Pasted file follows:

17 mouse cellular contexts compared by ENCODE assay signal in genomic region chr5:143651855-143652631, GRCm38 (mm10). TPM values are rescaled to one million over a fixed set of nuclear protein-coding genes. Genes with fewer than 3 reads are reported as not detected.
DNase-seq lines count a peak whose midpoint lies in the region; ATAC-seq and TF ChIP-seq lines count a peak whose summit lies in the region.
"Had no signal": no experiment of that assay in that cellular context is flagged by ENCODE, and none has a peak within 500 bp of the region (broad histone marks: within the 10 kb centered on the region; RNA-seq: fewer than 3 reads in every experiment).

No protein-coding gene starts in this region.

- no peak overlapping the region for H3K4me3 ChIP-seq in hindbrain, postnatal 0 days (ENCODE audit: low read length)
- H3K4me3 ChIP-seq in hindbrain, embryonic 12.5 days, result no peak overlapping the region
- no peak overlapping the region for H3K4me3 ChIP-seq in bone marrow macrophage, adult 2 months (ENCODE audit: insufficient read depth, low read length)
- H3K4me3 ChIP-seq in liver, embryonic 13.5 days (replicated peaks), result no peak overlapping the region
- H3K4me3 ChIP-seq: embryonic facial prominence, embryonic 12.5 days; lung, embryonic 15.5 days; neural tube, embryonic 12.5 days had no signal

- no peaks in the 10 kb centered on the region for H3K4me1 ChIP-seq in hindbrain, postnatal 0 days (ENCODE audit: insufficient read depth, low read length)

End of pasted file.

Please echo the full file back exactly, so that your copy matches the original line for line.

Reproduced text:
17 mouse cellular contexts compared by ENCODE assay signal in genomic region chr5:143651855-143652631, GRCm38 (mm10). TPM values are rescaled to one million over a fixed set of nuclear protein-coding genes. Genes with fewer than 3 reads are reported as not detected.
DNase-seq lines count a peak whose midpoint lies in the region; ATAC-seq and TF ChIP-seq lines count a peak whose summit lies in the region.
"Had no signal": no experiment of that assay in that cellular context is flagged by ENCODE, and none has a peak within 500 bp of the region (broad histone marks: within the 10 kb centered on the region; RNA-seq: fewer than 3 reads in every experiment).

No protein-coding gene starts in this region.

- no peak overlapping the region for H3K4me3 ChIP-seq in hindbrain, postnatal 0 days (ENCODE audit: low read length)
- H3K4me3 ChIP-seq in hindbrain, embryonic 12.5 days, result no peak overlapping the region
- no peak overlapping the region for H3K4me3 ChIP-seq in bone marrow macrophage, adult 2 months (ENCODE audit: insufficient read depth, low read length)
- H3K4me3 ChIP-seq in liver, embryonic 13.5 days (replicated peaks), result no peak overlapping the region
- H3K4me3 ChIP-seq: embryonic facial prominence, embryonic 12.5 days; lung, embryonic 15.5 days; neural tube, embryonic 12.5 days had no signal

- no peaks in the 10 kb centered on the region for H3K4me1 ChIP-seq in hindbrain, postnatal 0 days (ENCODE audit: insufficient read depth, low read length)